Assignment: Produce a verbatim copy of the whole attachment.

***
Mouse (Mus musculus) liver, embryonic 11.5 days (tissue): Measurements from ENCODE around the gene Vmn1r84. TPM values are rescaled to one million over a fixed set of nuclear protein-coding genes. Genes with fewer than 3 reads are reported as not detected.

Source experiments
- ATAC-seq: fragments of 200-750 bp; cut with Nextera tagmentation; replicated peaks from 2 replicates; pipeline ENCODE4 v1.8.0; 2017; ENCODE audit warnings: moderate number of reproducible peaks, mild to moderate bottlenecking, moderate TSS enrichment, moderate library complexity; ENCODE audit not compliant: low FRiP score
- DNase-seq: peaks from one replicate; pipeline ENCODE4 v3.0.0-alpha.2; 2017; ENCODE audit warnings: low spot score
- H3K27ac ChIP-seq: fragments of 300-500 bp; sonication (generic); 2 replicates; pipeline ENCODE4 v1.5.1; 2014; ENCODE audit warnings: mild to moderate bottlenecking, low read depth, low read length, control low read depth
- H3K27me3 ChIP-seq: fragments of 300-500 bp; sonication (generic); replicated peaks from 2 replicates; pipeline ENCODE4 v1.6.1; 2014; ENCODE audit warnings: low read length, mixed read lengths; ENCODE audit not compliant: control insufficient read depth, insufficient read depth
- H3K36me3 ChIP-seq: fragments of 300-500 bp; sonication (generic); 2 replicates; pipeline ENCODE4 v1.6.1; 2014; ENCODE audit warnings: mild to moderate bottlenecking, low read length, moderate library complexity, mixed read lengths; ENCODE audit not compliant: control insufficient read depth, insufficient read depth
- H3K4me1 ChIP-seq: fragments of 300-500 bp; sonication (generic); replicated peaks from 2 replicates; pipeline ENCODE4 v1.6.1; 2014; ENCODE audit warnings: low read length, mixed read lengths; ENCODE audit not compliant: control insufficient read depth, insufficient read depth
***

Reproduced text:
Mouse (Mus musculus) liver, embryonic 11.5 days (tissue): Measurements from ENCODE around the gene Vmn1r84. TPM values are rescaled to one million over a fixed set of nuclear protein-coding genes. Genes with fewer than 3 reads are reported as not detected.

Source experiments
- ATAC-seq: fragments of 200-750 bp; cut with Nextera tagmentation; replicated peaks from 2 replicates; pipeline ENCODE4 v1.8.0; 2017; ENCODE audit warnings: moderate number of reproducible peaks, mild to moderate bottlenecking, moderate TSS enrichment, moderate library complexity; ENCODE audit not compliant: low FRiP score
- DNase-seq: peaks from one replicate; pipeline ENCODE4 v3.0.0-alpha.2; 2017; ENCODE audit warnings: low spot score
- H3K27ac ChIP-seq: fragments of 300-500 bp; sonication (generic); 2 replicates; pipeline ENCODE4 v1.5.1; 2014; ENCODE audit warnings: mild to moderate bottlenecking, low read depth, low read length, control low read depth
- H3K27me3 ChIP-seq: fragments of 300-500 bp; sonication (generic); replicated peaks from 2 replicates; pipeline ENCODE4 v1.6.1; 2014; ENCODE audit warnings: low read length, mixed read lengths; ENCODE audit not compliant: control insufficient read depth, insufficient read depth
- H3K36me3 ChIP-seq: fragments of 300-500 bp; sonication (generic); 2 replicates; pipeline ENCODE4 v1.6.1; 2014; ENCODE audit warnings: mild to moderate bottlenecking, low read length, moderate library complexity, mixed read lengths; ENCODE audit not compliant: control insufficient read depth, insufficient read depth
- H3K4me1 ChIP-seq: fragments of 300-500 bp; sonication (generic); replicated peaks from 2 replicates; pipeline ENCODE4 v1.6.1; 2014; ENCODE audit warnings: low read length, mixed read lengths; ENCODE audit not compliant: control insufficient read depth, insufficient read depth